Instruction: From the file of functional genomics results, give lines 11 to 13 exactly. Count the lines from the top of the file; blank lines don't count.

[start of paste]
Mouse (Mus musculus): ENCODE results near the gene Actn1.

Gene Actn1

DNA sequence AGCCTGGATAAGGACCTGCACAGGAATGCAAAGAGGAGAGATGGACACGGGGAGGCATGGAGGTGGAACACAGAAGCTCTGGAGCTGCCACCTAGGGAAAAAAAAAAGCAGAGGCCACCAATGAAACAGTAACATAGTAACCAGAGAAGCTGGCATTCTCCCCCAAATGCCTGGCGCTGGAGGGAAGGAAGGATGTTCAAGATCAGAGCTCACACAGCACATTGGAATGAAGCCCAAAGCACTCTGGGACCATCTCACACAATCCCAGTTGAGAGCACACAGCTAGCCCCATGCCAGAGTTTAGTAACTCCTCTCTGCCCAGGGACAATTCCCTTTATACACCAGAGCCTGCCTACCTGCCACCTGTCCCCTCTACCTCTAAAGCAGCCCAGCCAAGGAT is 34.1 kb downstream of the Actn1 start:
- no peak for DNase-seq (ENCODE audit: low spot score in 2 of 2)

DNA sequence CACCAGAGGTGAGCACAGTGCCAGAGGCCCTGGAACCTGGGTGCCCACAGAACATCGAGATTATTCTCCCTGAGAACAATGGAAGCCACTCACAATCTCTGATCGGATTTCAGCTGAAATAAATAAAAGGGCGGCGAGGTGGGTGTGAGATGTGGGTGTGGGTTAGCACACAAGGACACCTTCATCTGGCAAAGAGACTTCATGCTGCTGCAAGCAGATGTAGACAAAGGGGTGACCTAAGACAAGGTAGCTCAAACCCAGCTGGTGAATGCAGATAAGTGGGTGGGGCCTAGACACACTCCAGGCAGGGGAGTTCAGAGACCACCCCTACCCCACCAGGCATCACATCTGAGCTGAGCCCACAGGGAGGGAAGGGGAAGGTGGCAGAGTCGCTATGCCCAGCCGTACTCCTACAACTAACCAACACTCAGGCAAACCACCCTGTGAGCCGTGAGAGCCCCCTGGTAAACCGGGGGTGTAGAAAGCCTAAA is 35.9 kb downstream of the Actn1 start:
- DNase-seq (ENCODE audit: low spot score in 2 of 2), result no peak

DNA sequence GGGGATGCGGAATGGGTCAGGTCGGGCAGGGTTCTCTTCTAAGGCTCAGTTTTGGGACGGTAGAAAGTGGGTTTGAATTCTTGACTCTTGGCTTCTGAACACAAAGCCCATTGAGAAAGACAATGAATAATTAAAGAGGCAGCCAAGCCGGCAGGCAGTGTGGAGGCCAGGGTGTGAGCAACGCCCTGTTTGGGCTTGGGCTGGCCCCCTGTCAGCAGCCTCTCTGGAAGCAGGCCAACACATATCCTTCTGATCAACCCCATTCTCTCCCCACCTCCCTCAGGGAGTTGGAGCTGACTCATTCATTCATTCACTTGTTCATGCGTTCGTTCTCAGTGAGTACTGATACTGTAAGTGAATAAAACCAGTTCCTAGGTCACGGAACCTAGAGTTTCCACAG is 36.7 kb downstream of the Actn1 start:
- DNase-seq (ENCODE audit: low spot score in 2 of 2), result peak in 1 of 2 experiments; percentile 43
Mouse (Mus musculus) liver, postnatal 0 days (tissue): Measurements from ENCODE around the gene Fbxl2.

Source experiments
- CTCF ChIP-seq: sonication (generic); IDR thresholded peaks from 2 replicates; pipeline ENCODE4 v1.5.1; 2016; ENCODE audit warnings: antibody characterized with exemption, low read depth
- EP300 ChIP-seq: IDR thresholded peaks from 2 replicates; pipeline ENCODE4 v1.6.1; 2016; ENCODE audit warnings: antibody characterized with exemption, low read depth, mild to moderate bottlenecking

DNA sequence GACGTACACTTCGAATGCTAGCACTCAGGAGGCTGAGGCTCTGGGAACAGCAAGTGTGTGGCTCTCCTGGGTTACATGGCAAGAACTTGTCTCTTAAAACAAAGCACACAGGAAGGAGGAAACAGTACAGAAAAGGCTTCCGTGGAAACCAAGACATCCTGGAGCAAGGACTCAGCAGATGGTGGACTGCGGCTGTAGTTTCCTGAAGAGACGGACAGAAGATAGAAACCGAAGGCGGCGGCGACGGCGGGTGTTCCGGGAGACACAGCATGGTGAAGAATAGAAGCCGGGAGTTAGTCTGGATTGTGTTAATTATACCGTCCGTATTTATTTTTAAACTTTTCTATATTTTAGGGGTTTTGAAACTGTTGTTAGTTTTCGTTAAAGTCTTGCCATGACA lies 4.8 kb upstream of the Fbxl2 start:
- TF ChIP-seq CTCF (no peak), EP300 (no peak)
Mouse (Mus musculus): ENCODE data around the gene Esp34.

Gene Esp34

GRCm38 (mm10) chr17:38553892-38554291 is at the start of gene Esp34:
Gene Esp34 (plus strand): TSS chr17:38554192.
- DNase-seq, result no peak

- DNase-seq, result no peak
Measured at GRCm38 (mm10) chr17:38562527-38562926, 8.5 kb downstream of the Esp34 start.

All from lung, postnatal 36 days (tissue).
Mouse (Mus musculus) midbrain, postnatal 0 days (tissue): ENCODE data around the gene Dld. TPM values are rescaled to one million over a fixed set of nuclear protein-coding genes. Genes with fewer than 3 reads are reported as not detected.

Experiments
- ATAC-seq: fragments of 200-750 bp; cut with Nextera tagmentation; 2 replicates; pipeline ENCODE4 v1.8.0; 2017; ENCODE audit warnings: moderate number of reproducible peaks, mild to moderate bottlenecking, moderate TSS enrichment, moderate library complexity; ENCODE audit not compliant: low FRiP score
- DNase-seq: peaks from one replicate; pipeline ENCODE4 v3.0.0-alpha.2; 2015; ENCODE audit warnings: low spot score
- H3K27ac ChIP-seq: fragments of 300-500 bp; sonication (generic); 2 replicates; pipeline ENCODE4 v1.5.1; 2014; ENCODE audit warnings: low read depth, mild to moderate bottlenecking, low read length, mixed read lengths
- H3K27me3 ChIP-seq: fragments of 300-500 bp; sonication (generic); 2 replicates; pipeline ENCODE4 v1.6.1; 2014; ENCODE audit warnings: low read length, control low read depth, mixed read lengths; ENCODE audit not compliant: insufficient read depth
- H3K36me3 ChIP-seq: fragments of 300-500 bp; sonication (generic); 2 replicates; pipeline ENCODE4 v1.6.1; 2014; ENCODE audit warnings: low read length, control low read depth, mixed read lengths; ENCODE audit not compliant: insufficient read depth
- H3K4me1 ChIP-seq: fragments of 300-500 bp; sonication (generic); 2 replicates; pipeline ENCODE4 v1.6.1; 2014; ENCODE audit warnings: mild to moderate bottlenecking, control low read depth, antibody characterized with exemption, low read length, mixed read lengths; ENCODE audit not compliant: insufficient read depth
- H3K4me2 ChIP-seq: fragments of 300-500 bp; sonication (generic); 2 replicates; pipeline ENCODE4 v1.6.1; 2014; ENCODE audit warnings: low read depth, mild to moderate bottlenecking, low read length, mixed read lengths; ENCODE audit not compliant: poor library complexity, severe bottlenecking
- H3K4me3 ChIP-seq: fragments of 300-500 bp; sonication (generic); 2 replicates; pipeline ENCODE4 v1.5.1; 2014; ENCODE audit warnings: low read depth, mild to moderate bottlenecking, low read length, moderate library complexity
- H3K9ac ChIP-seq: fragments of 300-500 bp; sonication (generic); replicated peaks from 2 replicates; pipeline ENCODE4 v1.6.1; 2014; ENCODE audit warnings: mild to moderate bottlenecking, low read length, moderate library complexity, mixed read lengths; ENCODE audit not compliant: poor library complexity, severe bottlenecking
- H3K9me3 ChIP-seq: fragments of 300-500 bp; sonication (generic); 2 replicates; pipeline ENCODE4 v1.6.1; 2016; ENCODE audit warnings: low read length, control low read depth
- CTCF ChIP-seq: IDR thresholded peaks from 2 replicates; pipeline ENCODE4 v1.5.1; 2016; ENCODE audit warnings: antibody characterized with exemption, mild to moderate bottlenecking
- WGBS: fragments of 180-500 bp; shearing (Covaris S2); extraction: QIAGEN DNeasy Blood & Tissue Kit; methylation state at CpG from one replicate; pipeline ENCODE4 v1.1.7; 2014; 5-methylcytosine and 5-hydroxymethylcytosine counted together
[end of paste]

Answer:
- CTCF ChIP-seq: sonication (generic); IDR thresholded peaks from 2 replicates; pipeline ENCODE4 v1.5.1; 2016; ENCODE audit warnings: antibody characterized with exemption, low read depth
- EP300 ChIP-seq: IDR thresholded peaks from 2 replicates; pipeline ENCODE4 v1.6.1; 2016; ENCODE audit warnings: antibody characterized with exemption, low read depth, mild to moderate bottlenecking

DNA sequence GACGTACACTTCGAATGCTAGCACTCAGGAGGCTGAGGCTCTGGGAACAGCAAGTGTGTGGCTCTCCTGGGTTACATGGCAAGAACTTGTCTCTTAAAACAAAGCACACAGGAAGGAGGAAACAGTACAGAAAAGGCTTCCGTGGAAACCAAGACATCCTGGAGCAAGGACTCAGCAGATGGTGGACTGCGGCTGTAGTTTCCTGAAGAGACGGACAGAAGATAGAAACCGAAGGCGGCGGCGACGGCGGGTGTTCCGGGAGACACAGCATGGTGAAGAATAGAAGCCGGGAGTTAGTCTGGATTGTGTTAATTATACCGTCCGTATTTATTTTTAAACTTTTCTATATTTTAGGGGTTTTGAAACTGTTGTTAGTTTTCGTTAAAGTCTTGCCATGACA lies 4.8 kb upstream of the Fbxl2 start: